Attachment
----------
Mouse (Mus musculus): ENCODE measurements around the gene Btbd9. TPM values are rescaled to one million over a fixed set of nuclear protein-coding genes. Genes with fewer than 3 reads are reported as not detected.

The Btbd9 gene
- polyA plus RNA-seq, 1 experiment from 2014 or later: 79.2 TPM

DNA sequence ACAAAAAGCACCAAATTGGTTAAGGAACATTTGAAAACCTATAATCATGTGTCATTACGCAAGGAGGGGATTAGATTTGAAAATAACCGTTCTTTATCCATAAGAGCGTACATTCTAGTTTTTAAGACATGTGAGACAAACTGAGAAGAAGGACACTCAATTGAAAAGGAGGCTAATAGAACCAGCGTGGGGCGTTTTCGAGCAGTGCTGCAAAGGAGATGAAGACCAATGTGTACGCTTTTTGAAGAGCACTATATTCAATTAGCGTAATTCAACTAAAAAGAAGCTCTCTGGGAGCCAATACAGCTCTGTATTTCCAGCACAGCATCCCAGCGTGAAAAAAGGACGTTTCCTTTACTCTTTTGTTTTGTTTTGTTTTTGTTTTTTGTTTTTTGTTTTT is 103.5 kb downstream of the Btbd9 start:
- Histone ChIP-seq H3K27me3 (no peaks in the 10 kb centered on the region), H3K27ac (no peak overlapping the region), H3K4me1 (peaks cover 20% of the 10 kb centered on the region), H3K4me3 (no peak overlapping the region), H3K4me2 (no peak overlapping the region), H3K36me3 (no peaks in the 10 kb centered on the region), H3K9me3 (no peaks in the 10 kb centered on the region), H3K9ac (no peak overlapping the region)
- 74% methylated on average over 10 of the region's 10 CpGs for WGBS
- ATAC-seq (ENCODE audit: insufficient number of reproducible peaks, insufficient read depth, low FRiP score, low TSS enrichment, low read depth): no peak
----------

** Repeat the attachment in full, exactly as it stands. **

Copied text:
Mouse (Mus musculus): ENCODE measurements around the gene Btbd9. TPM values are rescaled to one million over a fixed set of nuclear protein-coding genes. Genes with fewer than 3 reads are reported as not detected.

The Btbd9 gene
- polyA plus RNA-seq, 1 experiment from 2014 or later: 79.2 TPM

DNA sequence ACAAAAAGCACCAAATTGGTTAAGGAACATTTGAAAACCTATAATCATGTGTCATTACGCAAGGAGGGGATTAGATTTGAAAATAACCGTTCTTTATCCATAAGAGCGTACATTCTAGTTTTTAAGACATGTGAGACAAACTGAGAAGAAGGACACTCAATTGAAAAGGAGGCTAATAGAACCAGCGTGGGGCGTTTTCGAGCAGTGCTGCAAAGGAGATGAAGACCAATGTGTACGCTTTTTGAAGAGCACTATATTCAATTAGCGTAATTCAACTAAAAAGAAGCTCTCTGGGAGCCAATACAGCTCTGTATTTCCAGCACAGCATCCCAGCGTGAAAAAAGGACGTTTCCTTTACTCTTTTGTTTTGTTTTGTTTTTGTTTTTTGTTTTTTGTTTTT is 103.5 kb downstream of the Btbd9 start:
- Histone ChIP-seq H3K27me3 (no peaks in the 10 kb centered on the region), H3K27ac (no peak overlapping the region), H3K4me1 (peaks cover 20% of the 10 kb centered on the region), H3K4me3 (no peak overlapping the region), H3K4me2 (no peak overlapping the region), H3K36me3 (no peaks in the 10 kb centered on the region), H3K9me3 (no peaks in the 10 kb centered on the region), H3K9ac (no peak overlapping the region)
- 74% methylated on average over 10 of the region's 10 CpGs for WGBS
- ATAC-seq (ENCODE audit: insufficient number of reproducible peaks, insufficient read depth, low FRiP score, low TSS enrichment, low read depth): no peak